Poet defies the god of warBy Donald D. Kaufman
On my desk is War Is a God That Demands Human Sacrifice by Muriel Stackley, published by Wordsworth, Newton, Kan., 2009, $12.
In the preface to this book of poems, Muriel Stackley admits powerful motives drive humans to be warriors. Nevertheless, she says, we must “paint our Guernicas.”
Pablo Picasso painted his in 1937, the year Stackley was born. On market day, April 26, German and Italian bombers obliterated the town of Guernica, Spain, in three-and-a-quarter hours. Civilian shoppers were caught in the inferno. Picasso’s famous painting depicts the tragedy.
Aware of our civilization’s capacity to end life on Earth, the author dedicates this modest volume to “those silenced by war,” to “those who breathe no more.”
One might wonder why two Kansas artists, Stackley and illustrator Robert Joy, chose to focus their attention on the city-states of Greece, the Crusades, Chief Tecumseh in the War of 1812, the dismembered at Gettysburg and the perpetual U.S. wars. Is there a connection? Could awareness of a connection make a difference?
Stackley, a former editor of The Mennonite, clarifies the “blood spill” of war with candor and insight. Her verse and Joy’s visual art evoke both outrage at war and compassion for its victims. They lament the folly of war while creating a climate of hope.
In his foreword, Baptist theologian and ethicist Glen Harold Stassen notes that governments do not want us to see the body bags or to know that far greater numbers of civilians than soldiers die in war. Stackley jolts the reader with the estimate that 80 to 90 percent of war casualties are civilians. (Research by the author Wendell Berry revealed that 150,000 residents were killed during the Battle of Okinawa in 1945 as both armies destroyed everything standing.) If we could stomach seeing it, such human sacrifice would undoubtedly increase our opposition to war.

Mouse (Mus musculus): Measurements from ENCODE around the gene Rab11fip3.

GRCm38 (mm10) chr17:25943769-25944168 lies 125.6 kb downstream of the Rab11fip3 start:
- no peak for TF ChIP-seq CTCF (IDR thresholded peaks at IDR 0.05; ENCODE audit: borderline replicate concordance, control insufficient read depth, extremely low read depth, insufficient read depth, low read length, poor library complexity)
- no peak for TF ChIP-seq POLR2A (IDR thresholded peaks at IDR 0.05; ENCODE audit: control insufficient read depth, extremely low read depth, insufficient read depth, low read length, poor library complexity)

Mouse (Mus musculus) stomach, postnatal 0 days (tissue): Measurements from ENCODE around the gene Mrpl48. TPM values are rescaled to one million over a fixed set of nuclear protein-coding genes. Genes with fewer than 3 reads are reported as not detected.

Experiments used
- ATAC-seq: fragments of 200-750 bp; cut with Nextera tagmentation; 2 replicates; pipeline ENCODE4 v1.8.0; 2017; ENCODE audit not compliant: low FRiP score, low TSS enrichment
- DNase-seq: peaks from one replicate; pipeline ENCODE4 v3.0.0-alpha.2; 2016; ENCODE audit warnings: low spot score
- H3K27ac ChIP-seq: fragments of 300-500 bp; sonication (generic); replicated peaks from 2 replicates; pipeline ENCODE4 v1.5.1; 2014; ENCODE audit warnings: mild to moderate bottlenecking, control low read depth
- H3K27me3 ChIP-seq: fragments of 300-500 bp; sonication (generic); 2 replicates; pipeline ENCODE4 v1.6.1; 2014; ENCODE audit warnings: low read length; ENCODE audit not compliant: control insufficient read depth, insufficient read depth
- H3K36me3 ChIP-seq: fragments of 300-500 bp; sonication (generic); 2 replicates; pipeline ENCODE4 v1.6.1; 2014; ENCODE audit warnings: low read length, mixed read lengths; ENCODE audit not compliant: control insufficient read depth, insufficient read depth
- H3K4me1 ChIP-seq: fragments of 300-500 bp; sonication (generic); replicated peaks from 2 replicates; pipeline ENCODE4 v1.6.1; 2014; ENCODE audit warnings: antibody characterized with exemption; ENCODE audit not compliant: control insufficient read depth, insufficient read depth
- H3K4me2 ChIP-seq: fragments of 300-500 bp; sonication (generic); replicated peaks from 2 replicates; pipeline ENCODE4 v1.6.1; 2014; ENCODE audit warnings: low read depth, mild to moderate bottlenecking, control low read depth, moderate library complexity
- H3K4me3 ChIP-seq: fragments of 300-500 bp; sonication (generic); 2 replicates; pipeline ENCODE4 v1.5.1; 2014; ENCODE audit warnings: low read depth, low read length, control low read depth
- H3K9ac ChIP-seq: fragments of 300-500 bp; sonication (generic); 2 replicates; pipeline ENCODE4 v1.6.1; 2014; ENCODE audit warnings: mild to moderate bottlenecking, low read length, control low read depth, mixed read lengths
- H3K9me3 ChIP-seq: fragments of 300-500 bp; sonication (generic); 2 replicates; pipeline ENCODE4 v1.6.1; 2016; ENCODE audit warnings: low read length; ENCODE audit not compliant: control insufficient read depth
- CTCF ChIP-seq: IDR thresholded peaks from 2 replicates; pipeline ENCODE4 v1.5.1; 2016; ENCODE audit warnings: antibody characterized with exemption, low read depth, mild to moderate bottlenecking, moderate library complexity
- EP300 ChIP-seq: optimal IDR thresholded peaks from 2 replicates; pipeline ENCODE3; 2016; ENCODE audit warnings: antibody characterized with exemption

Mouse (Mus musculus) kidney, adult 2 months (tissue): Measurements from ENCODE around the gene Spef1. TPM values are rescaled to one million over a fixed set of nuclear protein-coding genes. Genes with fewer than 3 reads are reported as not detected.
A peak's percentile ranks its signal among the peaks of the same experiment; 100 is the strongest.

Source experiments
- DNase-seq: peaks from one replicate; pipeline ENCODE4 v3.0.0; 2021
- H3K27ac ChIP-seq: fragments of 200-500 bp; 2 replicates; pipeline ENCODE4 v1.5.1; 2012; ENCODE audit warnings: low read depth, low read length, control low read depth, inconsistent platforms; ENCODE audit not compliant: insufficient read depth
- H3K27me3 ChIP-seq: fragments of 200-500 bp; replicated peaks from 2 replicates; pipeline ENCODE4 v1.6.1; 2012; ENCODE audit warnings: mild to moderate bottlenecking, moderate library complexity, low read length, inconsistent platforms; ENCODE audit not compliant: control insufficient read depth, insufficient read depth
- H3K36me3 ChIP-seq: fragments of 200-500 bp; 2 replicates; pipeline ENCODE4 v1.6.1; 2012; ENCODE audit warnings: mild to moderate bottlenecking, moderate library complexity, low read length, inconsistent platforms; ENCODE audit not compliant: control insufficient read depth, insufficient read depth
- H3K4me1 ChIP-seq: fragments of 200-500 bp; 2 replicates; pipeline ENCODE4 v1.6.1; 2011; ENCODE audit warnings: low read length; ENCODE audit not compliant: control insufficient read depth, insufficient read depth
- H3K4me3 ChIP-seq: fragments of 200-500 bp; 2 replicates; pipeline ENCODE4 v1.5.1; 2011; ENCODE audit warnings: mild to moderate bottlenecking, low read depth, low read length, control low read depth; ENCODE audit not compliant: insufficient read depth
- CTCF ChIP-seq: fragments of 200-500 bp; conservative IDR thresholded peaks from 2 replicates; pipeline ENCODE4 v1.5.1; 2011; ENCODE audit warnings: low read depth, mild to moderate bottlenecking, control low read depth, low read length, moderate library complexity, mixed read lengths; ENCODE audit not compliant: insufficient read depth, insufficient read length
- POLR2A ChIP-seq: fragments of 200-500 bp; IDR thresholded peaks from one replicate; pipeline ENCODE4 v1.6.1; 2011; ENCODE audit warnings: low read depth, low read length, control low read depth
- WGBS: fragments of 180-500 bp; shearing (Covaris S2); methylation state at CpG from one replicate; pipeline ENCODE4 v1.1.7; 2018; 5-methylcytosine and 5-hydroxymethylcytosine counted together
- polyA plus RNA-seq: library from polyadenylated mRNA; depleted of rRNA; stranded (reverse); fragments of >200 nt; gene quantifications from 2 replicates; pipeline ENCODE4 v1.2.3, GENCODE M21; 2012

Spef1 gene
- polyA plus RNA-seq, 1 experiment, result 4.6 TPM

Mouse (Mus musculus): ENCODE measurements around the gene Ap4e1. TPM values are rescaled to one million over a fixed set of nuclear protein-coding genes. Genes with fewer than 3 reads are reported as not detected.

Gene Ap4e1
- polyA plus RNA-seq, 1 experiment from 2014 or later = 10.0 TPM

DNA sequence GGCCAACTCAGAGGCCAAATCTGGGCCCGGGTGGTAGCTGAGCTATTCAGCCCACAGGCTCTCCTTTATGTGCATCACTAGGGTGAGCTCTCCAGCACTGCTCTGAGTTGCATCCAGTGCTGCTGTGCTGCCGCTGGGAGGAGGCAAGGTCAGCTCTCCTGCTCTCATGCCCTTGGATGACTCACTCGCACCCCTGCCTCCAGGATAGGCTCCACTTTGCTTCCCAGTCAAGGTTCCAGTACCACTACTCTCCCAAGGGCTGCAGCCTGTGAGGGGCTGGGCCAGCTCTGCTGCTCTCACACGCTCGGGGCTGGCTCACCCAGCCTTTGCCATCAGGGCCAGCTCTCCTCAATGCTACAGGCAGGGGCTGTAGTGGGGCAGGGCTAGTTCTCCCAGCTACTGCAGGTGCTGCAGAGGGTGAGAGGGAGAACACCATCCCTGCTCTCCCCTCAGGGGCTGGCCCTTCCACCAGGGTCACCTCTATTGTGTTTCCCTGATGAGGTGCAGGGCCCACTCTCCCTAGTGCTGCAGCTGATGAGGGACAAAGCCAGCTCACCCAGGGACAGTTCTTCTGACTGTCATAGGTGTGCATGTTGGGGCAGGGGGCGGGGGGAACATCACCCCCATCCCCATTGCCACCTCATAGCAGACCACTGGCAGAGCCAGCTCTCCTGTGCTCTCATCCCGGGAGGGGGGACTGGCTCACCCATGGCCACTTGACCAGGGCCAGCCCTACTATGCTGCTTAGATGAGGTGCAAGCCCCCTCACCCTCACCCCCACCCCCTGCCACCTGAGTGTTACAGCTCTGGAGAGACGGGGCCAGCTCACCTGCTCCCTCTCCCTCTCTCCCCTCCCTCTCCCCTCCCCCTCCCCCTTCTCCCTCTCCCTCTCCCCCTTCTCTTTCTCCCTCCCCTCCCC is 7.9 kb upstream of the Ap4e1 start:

Why did Stackley write these intensely heart-moving poems? She declares: “Surely we have the intellectual and monetary resources to get along on this planet. Surely we can politically reward those elected officials who serve their constituencies. Surely we can shame those elected officials who line their pockets at the expense of their people… . Surely we can use our taxes for the good of humanity.”
The time is long past to stop feeding the god of war. Mennonite theologian John Howard Yoder once wrote: “War is a cult, a form of worship: Mars is a god, functionally defined as one by the fact that he demands human sacrifice.”
Sacrifice is a quality humans venerate. The important thing is to sacrifice what we are for what we could become. We praise soldiers for bravery de-spite the millions killed. To what end?
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